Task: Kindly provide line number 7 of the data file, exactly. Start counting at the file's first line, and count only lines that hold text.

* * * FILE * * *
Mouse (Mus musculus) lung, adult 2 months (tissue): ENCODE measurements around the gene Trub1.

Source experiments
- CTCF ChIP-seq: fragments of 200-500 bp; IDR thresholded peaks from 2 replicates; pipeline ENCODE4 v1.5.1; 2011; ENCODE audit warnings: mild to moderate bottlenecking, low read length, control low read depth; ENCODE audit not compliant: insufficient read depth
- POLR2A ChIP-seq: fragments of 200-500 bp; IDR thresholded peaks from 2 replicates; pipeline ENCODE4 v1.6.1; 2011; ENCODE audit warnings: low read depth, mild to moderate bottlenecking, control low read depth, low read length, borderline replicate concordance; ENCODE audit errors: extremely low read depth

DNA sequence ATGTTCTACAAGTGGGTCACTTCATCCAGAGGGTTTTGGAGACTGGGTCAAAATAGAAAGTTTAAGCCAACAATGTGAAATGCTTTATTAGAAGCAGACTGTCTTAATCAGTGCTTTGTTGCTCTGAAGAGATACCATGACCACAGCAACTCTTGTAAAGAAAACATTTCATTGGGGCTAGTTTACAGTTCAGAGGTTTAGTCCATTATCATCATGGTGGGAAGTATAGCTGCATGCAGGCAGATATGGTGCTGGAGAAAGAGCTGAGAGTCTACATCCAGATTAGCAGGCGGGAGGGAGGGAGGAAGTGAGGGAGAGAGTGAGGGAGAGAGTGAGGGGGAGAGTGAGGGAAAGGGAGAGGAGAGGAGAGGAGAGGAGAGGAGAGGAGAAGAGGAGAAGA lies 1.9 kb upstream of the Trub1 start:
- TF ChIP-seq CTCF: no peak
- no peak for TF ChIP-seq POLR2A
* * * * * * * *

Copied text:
- no peak for TF ChIP-seq POLR2A